A history student, Mr Lafley learnt about retail as a naval supply officer in Japan. During his first years in charge of P&G he was lionised as a superstar. He forged a successful strategy for the pre-crisis world and with Gillette he doubled down. He bought it for $57bn in a blockbuster 2005 deal. Its model was the same as that of P&G: persuade comfortable westerners to trade up to pricier products by marketing premium “innovations” such as extra gentle, moisturising razors.

Then Lehman Brothers collapsed in September 2008, nine months before Mr Lafley would step down as chief executive and the trade-up stalled. Instead of adjusting P&G’s strategy to harder times, he had one foot out of the door. At a meeting with analysts in December 2008, he said that the premium strategy still made sense. He said he was comfortable that almost a third of P&G’s sales came from emerging markets, even though peers got more. On Wall Street, some say his priority now should be the overhaul he should have started then. When he speaks on August 1, Mr Lafley should indicate whether he will change his strategy towards emerging markets and premium brands.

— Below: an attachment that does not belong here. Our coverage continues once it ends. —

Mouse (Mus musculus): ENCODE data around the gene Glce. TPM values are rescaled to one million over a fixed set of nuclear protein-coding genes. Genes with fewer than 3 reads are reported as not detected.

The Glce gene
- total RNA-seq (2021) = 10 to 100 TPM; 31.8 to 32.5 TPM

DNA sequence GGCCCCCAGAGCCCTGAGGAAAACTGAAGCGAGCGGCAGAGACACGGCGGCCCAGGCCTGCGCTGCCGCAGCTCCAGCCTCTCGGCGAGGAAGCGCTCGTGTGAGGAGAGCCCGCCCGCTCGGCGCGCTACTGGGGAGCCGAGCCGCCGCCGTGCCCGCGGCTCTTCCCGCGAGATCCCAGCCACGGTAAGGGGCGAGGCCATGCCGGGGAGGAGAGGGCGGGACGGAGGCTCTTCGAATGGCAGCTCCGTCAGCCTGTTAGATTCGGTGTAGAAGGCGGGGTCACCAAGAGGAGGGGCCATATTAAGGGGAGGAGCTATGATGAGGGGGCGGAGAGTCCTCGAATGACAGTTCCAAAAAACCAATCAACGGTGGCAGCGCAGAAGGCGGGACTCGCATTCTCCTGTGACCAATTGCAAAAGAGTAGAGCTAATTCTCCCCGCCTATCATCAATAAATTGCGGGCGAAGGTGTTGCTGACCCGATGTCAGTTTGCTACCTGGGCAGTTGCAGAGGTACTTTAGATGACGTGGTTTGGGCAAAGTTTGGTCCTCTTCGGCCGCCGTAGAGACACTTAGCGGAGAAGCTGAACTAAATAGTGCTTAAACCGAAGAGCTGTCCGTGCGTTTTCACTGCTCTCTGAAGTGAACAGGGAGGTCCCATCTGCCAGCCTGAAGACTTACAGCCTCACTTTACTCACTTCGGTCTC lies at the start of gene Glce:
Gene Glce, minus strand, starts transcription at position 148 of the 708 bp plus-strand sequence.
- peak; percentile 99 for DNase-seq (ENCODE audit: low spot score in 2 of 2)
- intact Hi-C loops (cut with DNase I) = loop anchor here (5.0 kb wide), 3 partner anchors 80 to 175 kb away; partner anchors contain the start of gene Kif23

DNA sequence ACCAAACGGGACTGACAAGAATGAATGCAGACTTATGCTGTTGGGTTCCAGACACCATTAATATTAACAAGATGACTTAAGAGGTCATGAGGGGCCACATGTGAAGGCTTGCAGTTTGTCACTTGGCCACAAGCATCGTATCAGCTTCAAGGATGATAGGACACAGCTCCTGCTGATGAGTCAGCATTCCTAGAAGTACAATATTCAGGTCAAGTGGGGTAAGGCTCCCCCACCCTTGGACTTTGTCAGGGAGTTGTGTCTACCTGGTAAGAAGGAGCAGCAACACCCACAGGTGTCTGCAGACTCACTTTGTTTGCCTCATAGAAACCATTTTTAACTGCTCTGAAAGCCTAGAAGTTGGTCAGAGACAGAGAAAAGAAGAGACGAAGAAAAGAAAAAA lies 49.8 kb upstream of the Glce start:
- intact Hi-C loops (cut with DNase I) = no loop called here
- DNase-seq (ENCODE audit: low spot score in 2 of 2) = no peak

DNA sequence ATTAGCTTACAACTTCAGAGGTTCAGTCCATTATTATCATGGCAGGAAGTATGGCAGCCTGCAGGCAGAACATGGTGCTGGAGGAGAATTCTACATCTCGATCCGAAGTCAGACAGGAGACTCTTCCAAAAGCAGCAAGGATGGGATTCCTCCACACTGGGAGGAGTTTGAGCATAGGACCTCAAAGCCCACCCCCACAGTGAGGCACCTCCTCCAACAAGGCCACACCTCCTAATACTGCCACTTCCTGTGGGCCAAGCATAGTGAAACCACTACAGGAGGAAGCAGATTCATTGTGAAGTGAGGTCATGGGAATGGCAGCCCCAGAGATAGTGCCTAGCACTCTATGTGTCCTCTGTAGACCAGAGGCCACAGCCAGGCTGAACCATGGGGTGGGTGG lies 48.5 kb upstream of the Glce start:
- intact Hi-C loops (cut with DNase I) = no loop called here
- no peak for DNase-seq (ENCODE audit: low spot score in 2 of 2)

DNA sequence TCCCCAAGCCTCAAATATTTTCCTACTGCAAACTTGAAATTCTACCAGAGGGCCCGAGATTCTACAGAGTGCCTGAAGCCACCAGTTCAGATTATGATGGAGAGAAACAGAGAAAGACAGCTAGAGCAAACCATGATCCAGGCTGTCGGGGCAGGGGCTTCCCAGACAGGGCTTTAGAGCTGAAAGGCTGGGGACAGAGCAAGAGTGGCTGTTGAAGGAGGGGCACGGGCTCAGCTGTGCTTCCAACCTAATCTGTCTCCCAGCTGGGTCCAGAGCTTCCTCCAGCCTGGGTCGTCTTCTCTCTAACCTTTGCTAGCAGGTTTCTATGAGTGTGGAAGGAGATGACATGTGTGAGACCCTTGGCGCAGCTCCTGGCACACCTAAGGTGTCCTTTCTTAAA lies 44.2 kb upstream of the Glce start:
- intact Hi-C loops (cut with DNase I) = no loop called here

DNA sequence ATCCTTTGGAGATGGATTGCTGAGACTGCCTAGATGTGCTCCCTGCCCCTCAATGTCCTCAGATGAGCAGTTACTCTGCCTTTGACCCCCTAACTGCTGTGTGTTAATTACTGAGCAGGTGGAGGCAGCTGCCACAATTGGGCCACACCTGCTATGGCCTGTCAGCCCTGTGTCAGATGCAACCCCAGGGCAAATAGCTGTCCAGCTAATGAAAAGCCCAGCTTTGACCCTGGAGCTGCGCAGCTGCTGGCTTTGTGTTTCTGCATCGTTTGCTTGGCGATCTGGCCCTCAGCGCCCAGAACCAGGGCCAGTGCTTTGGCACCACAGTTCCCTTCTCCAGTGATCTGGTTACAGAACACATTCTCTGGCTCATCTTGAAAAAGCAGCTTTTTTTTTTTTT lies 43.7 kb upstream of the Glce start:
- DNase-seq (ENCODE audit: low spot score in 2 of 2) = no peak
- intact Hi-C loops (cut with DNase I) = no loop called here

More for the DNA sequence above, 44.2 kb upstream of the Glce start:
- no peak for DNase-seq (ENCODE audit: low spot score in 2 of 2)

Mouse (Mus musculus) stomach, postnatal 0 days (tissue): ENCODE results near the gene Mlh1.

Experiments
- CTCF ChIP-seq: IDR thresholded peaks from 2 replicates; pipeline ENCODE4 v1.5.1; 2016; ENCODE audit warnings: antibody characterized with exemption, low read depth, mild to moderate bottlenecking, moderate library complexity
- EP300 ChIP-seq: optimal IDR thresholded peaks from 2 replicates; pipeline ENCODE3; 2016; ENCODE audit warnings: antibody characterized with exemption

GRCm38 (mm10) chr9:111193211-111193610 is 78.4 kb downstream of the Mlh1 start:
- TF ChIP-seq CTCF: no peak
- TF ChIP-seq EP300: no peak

The essence of P&G’s woes in North America and Europe is the commoditisation of consumer products, accelerated by the downturn and the spread of technology.

When Mr Lafley announced the Gillette deal in 2005, he said: “You have to ask yourself whether you’re inherently a commodity business or inherently an innovation business.” His answer was innovation. P&G used high technology and charged high prices. He divested businesses that made peanut butter, juice drinks and low-end household cleaners because their products were not distinctive. He liked Gillette because it made smart new razors that “command premium value”.